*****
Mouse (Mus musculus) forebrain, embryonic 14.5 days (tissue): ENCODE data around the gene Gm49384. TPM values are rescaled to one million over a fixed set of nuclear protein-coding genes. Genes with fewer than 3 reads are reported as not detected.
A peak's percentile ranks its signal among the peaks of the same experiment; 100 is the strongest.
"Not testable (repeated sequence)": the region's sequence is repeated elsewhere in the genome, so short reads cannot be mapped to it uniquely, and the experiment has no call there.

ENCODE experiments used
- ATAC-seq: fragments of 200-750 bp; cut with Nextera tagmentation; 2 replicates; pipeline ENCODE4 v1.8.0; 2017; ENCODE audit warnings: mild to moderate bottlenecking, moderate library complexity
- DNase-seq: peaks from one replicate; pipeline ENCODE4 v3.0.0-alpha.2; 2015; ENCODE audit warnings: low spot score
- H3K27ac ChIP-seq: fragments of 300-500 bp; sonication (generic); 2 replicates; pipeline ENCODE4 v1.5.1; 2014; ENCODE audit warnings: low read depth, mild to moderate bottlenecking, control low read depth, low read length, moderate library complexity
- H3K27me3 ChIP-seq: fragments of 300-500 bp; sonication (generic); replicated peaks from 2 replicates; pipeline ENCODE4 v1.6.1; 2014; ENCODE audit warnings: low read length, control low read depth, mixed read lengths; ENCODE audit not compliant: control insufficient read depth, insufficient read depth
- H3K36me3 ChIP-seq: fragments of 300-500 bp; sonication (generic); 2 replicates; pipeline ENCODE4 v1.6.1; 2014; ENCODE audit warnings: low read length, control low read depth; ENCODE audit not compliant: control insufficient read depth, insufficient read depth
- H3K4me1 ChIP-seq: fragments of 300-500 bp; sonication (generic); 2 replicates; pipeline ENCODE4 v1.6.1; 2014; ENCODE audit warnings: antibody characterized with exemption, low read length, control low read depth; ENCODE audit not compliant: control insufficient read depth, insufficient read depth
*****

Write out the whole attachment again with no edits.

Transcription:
Mouse (Mus musculus) forebrain, embryonic 14.5 days (tissue): ENCODE data around the gene Gm49384. TPM values are rescaled to one million over a fixed set of nuclear protein-coding genes. Genes with fewer than 3 reads are reported as not detected.
A peak's percentile ranks its signal among the peaks of the same experiment; 100 is the strongest.
"Not testable (repeated sequence)": the region's sequence is repeated elsewhere in the genome, so short reads cannot be mapped to it uniquely, and the experiment has no call there.

ENCODE experiments used
- ATAC-seq: fragments of 200-750 bp; cut with Nextera tagmentation; 2 replicates; pipeline ENCODE4 v1.8.0; 2017; ENCODE audit warnings: mild to moderate bottlenecking, moderate library complexity
- DNase-seq: peaks from one replicate; pipeline ENCODE4 v3.0.0-alpha.2; 2015; ENCODE audit warnings: low spot score
- H3K27ac ChIP-seq: fragments of 300-500 bp; sonication (generic); 2 replicates; pipeline ENCODE4 v1.5.1; 2014; ENCODE audit warnings: low read depth, mild to moderate bottlenecking, control low read depth, low read length, moderate library complexity
- H3K27me3 ChIP-seq: fragments of 300-500 bp; sonication (generic); replicated peaks from 2 replicates; pipeline ENCODE4 v1.6.1; 2014; ENCODE audit warnings: low read length, control low read depth, mixed read lengths; ENCODE audit not compliant: control insufficient read depth, insufficient read depth
- H3K36me3 ChIP-seq: fragments of 300-500 bp; sonication (generic); 2 replicates; pipeline ENCODE4 v1.6.1; 2014; ENCODE audit warnings: low read length, control low read depth; ENCODE audit not compliant: control insufficient read depth, insufficient read depth
- H3K4me1 ChIP-seq: fragments of 300-500 bp; sonication (generic); 2 replicates; pipeline ENCODE4 v1.6.1; 2014; ENCODE audit warnings: antibody characterized with exemption, low read length, control low read depth; ENCODE audit not compliant: control insufficient read depth, insufficient read depth